Vandalism at Pasadena church set ablaze last week follows a recent pattern

Evelyn Askew, 19, cleans an angel statue that was damaged and spray-painted with graffiti in front of Church of the Angels in Pasadena.
(Jay L. Clendenin / Los Angeles Times)

Graffiti spray-painted at a 129-year-old Pasadena church that was set on fire last week resembled messages left on several other churches that were vandalized in recent months.

Vandals broke into Church of the Angels — an Episcopal church on Avenue 64 that was built in 1889 — before sunrise Jan. 13 and lit a fire in the sanctuary. Using green spray paint, they wrote “Jehovah” on a stone statue of an angel outside the building, as well as the words “Jehovah Lives” and a reference to an Old Testament Bible verse on the sidewalk, said the Rev. Robert Gaestel, the church’s rector.

The Bible verse, 2 Kings 19:35, reads: “And that night the angel of the Lord went out and struck down 185,000 in the camp of the Assyrians. And when people arose early in the morning, behold, these were all dead bodies.”

The same verse was spray-painted at Ancient Church of the East Mar Shaleeta Parish, an Assyrian church in San Fernando, in a November 2016 incident that the Assyrian American Assn. of Southern California called a hate crime.


Police in February 2017 found similar graffiti at three West Covina churches: Christ Lutheran Church, St. Christopher Catholic Church and West Covina Christian Church.

Gaestel told parishioners in an email this week that what happened at Church of the Angels seemed to follow a pattern of incidents at other houses of worship.

“It sounds like we were not singled out for any reason but are part of a series of things,” Gaestel said in an interview.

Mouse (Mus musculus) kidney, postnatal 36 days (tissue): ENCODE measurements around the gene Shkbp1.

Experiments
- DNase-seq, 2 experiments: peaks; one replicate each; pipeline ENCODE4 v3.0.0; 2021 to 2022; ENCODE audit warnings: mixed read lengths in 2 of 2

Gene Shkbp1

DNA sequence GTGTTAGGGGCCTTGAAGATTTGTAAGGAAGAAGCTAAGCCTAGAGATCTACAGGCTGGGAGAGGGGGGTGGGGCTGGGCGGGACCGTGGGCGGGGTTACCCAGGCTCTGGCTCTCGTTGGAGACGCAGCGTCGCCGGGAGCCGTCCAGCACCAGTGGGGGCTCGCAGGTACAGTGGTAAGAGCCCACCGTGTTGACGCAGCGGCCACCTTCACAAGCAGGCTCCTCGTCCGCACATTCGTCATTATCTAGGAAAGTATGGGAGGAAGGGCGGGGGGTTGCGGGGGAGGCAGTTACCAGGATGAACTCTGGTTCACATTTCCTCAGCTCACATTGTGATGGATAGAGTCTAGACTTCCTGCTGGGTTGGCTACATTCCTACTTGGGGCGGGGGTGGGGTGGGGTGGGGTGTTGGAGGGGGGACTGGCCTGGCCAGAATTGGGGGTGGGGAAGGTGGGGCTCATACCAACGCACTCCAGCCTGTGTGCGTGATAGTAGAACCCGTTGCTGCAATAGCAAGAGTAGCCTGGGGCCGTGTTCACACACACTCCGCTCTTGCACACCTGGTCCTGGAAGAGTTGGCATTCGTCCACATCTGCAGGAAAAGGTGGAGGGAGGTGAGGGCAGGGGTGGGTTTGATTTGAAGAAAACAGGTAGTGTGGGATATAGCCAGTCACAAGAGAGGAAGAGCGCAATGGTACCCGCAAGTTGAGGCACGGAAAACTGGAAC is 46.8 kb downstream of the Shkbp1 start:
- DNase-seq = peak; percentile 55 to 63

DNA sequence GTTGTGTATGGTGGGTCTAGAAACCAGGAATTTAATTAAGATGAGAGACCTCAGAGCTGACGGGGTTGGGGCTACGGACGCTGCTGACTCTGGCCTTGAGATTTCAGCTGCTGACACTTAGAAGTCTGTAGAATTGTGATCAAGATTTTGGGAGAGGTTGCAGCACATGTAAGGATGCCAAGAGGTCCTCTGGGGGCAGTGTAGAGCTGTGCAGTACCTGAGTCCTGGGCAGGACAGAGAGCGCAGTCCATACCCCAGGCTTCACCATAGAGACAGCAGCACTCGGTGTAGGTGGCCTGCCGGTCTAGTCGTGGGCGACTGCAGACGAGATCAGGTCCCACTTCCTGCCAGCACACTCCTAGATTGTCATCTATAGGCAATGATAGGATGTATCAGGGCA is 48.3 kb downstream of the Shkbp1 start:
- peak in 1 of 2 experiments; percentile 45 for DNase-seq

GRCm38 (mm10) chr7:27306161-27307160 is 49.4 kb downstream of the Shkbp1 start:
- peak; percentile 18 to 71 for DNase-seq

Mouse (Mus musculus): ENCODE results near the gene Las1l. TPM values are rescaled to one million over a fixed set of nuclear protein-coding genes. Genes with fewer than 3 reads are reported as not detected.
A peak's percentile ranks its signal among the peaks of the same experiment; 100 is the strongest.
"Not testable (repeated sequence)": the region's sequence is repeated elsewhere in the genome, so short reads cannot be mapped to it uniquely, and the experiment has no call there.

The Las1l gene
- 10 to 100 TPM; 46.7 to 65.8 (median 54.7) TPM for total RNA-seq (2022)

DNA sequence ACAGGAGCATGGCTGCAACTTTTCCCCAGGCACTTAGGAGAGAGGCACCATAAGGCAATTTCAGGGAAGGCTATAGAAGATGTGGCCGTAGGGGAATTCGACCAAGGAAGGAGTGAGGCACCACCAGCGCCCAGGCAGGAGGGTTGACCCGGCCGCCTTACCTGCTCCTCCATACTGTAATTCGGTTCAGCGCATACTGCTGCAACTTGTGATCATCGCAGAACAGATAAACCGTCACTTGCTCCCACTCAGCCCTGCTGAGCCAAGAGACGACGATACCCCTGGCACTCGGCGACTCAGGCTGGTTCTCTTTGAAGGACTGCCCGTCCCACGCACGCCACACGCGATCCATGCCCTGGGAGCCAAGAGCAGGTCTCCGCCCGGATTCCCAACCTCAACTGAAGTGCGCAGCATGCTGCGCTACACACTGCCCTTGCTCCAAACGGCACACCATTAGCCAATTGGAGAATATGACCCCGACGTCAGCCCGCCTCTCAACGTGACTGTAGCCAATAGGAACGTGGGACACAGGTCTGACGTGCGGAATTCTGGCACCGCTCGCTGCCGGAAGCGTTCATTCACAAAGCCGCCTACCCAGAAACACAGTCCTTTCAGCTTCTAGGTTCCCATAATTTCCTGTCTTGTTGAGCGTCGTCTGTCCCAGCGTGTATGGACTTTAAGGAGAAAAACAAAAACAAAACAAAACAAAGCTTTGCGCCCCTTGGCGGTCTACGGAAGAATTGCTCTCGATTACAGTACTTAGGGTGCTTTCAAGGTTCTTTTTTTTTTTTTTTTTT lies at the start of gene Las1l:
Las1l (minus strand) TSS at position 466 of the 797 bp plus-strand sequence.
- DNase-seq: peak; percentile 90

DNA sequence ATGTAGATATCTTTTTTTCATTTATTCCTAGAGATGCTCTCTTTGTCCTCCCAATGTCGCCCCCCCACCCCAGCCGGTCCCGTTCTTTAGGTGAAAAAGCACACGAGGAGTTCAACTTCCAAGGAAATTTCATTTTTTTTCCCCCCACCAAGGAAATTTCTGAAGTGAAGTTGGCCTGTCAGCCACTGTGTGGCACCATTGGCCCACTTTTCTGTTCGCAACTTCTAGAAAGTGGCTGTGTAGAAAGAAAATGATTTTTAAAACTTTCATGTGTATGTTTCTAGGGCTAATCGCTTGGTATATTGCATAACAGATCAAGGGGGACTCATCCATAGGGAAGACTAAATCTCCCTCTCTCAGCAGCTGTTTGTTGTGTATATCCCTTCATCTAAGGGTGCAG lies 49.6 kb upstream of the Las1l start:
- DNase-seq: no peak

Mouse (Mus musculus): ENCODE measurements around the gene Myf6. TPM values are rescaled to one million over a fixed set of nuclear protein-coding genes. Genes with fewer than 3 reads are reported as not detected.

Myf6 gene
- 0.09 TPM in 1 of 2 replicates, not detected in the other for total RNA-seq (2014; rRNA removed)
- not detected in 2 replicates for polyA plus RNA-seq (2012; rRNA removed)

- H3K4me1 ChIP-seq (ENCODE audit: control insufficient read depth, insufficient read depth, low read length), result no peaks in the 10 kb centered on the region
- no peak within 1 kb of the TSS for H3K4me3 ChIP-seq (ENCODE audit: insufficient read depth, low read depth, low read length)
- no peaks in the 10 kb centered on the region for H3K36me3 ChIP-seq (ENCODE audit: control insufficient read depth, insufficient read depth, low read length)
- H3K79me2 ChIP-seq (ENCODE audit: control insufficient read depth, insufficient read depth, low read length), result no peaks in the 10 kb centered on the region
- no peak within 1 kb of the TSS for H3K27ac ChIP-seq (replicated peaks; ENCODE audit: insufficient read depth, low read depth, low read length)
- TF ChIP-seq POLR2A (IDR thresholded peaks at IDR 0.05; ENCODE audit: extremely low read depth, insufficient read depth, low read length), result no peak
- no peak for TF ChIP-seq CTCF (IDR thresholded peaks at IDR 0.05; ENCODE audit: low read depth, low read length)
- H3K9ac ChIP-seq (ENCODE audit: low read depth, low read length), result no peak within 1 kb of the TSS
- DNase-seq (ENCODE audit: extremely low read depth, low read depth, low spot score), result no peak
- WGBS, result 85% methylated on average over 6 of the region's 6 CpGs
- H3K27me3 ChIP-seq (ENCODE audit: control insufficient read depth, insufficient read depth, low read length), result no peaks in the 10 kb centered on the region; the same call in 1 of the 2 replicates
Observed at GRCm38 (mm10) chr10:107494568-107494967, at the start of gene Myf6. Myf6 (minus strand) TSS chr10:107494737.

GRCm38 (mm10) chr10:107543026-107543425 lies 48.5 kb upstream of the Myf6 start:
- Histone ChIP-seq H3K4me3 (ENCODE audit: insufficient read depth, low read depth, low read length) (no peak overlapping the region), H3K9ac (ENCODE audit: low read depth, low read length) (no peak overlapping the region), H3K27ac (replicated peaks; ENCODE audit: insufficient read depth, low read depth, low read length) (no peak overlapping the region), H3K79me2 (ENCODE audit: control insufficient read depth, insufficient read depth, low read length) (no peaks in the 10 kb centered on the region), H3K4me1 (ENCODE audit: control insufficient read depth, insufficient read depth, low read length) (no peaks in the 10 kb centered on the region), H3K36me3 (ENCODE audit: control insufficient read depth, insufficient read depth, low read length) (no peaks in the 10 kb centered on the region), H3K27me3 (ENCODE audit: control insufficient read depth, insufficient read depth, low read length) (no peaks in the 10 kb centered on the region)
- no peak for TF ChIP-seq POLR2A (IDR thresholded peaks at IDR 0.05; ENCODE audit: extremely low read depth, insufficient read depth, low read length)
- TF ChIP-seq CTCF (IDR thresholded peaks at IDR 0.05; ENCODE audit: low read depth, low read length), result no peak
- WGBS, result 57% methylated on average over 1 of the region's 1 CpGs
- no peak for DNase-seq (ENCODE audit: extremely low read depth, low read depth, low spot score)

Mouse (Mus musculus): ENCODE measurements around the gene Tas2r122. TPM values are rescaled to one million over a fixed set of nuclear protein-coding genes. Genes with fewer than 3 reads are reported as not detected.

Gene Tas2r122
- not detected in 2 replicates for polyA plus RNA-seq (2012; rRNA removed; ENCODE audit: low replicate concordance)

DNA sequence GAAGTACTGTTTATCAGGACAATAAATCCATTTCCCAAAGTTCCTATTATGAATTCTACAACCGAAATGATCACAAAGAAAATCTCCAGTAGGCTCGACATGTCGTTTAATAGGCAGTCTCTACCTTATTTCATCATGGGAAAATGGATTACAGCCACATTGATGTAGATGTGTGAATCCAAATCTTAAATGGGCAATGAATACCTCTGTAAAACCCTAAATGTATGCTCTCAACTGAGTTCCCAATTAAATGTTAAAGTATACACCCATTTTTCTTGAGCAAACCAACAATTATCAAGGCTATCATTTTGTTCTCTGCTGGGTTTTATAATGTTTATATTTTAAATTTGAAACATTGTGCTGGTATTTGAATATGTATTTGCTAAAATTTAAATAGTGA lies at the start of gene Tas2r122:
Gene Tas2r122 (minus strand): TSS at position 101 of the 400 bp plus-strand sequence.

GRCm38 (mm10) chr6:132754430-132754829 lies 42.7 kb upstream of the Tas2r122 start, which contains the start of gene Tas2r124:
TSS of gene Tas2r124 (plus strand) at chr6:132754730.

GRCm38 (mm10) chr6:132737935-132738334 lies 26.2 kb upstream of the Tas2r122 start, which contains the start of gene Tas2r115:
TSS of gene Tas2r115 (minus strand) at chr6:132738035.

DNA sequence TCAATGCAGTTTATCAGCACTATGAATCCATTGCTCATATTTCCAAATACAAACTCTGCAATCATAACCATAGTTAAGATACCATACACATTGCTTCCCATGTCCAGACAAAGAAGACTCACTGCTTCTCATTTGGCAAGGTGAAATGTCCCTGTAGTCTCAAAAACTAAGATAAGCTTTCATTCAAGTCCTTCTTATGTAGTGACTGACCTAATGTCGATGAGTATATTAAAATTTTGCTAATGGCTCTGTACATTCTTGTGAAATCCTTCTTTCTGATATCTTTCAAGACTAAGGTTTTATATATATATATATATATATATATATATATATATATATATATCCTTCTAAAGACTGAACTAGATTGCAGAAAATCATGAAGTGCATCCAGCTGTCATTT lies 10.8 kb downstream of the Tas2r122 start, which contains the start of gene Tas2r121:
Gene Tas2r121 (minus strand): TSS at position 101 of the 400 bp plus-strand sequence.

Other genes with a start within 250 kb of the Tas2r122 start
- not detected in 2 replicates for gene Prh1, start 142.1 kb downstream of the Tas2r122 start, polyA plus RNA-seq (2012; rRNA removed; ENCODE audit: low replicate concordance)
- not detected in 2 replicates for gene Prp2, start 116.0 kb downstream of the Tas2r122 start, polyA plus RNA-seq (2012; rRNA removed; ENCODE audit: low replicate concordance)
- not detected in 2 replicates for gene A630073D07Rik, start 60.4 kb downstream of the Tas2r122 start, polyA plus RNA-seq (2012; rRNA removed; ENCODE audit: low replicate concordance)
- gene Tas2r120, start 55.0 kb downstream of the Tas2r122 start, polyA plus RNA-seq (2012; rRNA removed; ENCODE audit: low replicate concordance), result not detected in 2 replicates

Authorities are still searching for those responsible for the fire and vandalism at Church of the Angels, which was reported about 2:20 a.m. Jan. 13, said Lisa Derderian, a spokeswoman for the Pasadena Fire Department. It appears there was more than one person involved, she said.


Volunteers clean up damage caused by a small fire inside of Church of the Angels in Pasadena.
(Jay L. Clendenin / Los Angeles Times )

Authorities are not treating the incident as a hate crime, Derderian said.

Fire investigators are working with a task force and following several leads, she said Friday.

No arrests have been made, said William Boyer, a spokesman for the city of Pasadena and its Police Department.


The historic church is a frequent filming location and has been featured in numerous movies, including the 1988 dark comedy “Heathers” and the 1944 film “Since You Went Away” starring Shirley Temple. On television, it was the church where Jim and Pam baptized their baby on “The Office” and where FBI agents apprehended a killer in an episode of “The X-Files.”

This week, film crews filled the lawn and sanctuary, even as charred pews remained covered under a tarp behind the building.

Gaestel said the arsonists entered the church through a broken stained-glass window, which was later boarded up by a neighbor who is a woodworker.

Once inside, they piled hymnals and prayer books on pews and used them as kindling, he said. They burned an oak angel statue used as a lectern, put an altar cross in the flames and tipped over a baptismal font, Gaestel said. Four pews were destroyed.


Outside, the arsonists threw a rock at a stone statue of an angel that has been there for decades, breaking her arms and the cross she held above her head. They painted over her face and scrawled “Jehovah” across her body, Gaestel said.

That morning, two young men, including one who used to live in the neighborhood, were visiting from the Bay Area to attend a wedding and went for a walk to see the church, Gaestel said. They smelled smoke, saw flames and began to yell, waking up Gaestel, who lives in the rectory nearby.

“If they hadn’t come by, we wouldn’t have known,” Gaestel said. “It sounds like a miracle. I’ll take it.”

Church members and neighbors came out in force, cleaning up the church for the next day’s service, which went on as scheduled. The two young men came to the service, and the parishioners cheered for them.


Thieves in 1989, just before the church’s centennial celebration, stole four benches. But in his 35 years at the church, Gaestel said, it has never been vandalized.

“I’m tired,” he said this week. “Very, very tired. But we’ve bounced right back. The churches that get right up and do their worship are the ones that survive and flourish and go on.”

The church is accepting donations to repair the damage at


Twitter: @haileybranson